One of the devastating effects of a sour workplace situation is the way in which it causes us to doubt the very sense of a solid inner-self. We begin to wonder if we are who we thought we were all along. It can become a profound existential dilemma, in which our emotional wellbeing and sense of identity are challenged to the very core.
What, then, is a Christian to do? Is there another perspective engendered by Christian faith that opens up a different set of possibilities for the person who finds themselves in the middle of out-and-out office warfare?
How does the kind of cunning that Oliver James commends mesh with a Christian view of the self? Has a Christian any other options but retreat or capitulation?
The answer is yes, but that is not to deny the difficulty and pain of what may occur to us in the workplace. Christian is he or she who knows that they are not their own, but bought at a price (1 Cor 6:19-20). They have died to self, and put on Christ. They are the person who can say with Paul that ‘I have been crucified with Christ and it is no longer I that lives, but Christ who lives in me’ (Gal 2:20). A person is not justified by their work just as they are not justified by their works.
We are not what we do, however much it may feel like we are.
These words name a spiritual reality that Christians can count on, whether they know it or not. ‘If anyone is in Christ – behold, a new creation!’ says Paul. But they can easily become simply a pat slogan, and not a foundation for a life lived in an uncertain world. What we need to do, then, is to absorb this reality into ourselves. How does this happen? It happens as we direct ourselves to God by meditating on the Scriptures, in prayer, in praise and in the gathering of God’s people. These activities are likes schools of the self: they are the habits that should tell us who we really are. As we continually focus on our dependence on God for our existence and for our re-birth by means of the blood of his Son, and on the source of life we have in the Holy Spirit, we give ourselves a chance of knowing who we really are.
If you are in Christ, this is your ‘authentic self’. And like most things in the Christian life, it is not something we achieve, but something we receive and realize. That is, we need to work it out in the circumstances that face us, however dire, but we have the great confidence that our selves are held for us by Christ in God. Who we are is actually not on the line, however much it may seem like it.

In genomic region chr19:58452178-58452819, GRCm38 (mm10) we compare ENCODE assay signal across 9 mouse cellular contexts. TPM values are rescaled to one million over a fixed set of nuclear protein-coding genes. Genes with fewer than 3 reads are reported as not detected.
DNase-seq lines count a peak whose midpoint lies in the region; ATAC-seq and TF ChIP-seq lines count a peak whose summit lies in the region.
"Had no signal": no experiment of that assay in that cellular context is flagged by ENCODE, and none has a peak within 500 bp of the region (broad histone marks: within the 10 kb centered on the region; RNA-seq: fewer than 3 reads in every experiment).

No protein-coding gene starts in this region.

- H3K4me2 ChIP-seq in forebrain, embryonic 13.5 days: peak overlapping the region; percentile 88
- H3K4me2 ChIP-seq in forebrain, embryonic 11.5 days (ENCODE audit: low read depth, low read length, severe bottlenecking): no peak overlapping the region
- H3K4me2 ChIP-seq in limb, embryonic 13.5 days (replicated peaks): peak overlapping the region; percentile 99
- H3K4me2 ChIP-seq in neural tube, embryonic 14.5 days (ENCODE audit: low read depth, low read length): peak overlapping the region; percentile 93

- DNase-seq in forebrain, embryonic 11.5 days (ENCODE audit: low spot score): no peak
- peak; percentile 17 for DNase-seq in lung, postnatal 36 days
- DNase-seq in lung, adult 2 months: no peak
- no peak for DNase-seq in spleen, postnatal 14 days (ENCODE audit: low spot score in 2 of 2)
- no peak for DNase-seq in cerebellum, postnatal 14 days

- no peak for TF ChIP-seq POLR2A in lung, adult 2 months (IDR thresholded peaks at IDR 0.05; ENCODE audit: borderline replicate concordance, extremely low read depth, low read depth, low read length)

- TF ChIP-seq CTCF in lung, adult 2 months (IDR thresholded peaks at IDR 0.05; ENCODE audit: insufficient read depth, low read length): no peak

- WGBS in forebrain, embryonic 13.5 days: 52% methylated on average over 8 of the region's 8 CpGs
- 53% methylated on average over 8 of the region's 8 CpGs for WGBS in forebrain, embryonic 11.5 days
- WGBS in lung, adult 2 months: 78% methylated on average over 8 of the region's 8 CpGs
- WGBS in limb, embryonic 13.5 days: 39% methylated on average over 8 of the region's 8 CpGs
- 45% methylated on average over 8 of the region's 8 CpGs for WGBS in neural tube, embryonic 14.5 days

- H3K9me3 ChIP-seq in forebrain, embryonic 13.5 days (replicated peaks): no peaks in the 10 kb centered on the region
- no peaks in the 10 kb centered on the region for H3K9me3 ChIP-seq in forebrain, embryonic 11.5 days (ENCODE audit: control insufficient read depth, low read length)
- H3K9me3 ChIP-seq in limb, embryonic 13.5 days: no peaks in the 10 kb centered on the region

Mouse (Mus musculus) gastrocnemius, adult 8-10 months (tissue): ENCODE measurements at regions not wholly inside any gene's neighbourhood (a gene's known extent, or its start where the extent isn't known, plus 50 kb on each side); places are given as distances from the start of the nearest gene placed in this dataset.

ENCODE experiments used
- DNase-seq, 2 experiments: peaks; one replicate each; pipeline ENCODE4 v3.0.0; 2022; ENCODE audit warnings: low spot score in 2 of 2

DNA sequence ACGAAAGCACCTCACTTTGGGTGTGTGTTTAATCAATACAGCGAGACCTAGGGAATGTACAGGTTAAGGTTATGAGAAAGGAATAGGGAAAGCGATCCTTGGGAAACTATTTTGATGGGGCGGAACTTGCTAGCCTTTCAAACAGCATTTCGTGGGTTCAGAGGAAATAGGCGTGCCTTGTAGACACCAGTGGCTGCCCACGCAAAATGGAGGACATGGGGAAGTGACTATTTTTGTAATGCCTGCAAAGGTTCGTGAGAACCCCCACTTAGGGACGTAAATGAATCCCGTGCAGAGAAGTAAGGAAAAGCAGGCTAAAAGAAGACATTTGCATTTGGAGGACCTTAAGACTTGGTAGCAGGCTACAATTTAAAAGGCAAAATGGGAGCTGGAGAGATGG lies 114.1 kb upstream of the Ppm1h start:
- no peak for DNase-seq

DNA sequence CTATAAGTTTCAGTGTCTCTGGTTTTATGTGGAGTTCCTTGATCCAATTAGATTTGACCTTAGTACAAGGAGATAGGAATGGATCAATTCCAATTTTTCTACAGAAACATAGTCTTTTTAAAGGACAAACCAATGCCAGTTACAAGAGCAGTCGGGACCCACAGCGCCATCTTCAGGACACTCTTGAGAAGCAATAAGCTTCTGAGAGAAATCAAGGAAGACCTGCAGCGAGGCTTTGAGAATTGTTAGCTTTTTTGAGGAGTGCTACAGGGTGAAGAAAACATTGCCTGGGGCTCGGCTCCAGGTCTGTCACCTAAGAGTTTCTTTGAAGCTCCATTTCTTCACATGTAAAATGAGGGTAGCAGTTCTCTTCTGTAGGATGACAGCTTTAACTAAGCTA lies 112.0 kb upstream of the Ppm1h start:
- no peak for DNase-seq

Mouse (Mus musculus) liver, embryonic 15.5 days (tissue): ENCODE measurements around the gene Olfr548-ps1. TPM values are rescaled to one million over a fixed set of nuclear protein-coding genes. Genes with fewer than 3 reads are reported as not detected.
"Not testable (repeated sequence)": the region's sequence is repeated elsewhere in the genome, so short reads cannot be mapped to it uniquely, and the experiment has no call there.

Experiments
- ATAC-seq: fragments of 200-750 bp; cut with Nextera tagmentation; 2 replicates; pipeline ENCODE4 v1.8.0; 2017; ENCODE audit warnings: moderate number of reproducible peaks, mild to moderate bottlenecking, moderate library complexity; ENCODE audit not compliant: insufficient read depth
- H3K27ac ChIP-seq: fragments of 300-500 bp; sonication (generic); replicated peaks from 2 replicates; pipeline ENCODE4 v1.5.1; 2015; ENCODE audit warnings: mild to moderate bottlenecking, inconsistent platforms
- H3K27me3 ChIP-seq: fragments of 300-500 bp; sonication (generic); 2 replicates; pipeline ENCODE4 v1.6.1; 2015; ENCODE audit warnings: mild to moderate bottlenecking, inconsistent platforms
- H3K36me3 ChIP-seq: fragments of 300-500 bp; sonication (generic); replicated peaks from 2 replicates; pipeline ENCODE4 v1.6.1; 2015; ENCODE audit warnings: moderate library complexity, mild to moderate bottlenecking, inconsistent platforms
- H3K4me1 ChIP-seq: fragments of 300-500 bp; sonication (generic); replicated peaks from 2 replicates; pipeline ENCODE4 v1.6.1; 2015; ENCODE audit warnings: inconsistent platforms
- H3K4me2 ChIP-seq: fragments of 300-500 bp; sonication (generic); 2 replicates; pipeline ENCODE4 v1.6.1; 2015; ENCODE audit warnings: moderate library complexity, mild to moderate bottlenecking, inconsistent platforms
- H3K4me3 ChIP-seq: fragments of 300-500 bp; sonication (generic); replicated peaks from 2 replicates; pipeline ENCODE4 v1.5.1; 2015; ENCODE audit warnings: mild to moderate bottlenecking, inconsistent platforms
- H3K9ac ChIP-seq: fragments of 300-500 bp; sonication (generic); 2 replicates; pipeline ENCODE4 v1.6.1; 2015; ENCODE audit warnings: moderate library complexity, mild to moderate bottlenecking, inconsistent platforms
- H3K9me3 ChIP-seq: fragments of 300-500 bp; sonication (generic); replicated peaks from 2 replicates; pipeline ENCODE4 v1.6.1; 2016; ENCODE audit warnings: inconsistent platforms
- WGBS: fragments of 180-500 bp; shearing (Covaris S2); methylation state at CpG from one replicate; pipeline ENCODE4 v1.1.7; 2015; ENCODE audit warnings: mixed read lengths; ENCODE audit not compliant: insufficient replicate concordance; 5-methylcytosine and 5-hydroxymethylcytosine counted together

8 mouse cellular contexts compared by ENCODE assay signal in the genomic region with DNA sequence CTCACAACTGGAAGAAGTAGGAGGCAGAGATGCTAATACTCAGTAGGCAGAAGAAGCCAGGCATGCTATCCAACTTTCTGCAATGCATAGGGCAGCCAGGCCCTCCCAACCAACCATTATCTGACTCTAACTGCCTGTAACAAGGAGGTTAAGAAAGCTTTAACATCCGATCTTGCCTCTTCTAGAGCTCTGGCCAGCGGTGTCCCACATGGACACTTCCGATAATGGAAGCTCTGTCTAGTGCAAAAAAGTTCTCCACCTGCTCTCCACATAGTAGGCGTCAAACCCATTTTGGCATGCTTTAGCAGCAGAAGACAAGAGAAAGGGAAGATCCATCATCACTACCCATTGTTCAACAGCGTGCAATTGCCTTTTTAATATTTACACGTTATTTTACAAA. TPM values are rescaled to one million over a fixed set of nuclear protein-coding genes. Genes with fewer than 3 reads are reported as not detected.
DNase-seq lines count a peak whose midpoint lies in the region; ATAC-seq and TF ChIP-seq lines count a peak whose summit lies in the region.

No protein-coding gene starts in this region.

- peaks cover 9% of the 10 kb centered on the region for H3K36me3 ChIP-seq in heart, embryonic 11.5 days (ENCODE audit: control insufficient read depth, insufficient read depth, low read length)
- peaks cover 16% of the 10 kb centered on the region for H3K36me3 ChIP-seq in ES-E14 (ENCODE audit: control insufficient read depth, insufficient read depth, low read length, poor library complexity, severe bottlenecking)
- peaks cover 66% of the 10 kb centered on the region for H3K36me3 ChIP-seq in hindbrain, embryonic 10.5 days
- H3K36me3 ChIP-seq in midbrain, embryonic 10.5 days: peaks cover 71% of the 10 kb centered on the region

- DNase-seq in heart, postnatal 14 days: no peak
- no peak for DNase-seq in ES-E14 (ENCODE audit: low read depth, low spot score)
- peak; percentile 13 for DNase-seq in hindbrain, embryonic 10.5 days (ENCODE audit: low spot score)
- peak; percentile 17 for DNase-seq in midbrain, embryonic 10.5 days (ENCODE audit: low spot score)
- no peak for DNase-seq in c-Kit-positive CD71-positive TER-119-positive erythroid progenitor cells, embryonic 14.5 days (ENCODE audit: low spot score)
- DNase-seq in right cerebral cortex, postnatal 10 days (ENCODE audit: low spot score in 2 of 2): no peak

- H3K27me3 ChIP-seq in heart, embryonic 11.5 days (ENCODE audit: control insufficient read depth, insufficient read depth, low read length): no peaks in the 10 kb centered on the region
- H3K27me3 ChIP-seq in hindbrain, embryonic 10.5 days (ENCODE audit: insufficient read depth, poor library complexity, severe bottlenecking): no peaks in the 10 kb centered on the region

This can be incredibly liberating, because it may give you the freedom to leave a poisonous work situation or to relinquish your ambitions when it is not possible to achieve them without out and out compromise. It gives you a particular purpose for being in the workplace, too: to be a visible sign – a witness – in your actions and relationships of this Christ-shaped you.
The apostle Peter’s words to slaves in 1 Peter 2 may apply to us in the workplace too. Granted, the situations are not exactly the same: we may have the freedom to leave a workplace or retrain for another career. We have to remember that Peter is talking to people who don’t have an option. But nevertheless: Peter tells Christian slaves to bear up under unjust punishment and make sure they do not incur a just punishment. This is a way to point to Christ – didn’t he do the same? He was tortured, but did not retaliate. He did not operate out of revenge or envy, but sought only to do good and so silence the talk of ignorant people.
Can we see this working at work? In the short term, in fact it may not ‘work’. When we go to work, the Christian’s aim is not to play the dog-eat-dog game, but to avoid becoming a dog at all. This may mean that your most precious ambitions are not going to realized. It may mean that you cannot continue where you are. Coming to terms with this may be very painful.
But it is the one strategy that in fact ‘works’ in the final analysis – since it shows how solid the reality of Jesus Christ is. And that hope is the circuit-breaker we need in that situation that seems utterly overwhelming.
There’s much more to say, I realize. In fact, I’d love a conversation to begin about this. Why not say what you think on my Twitter feed? @mpjensen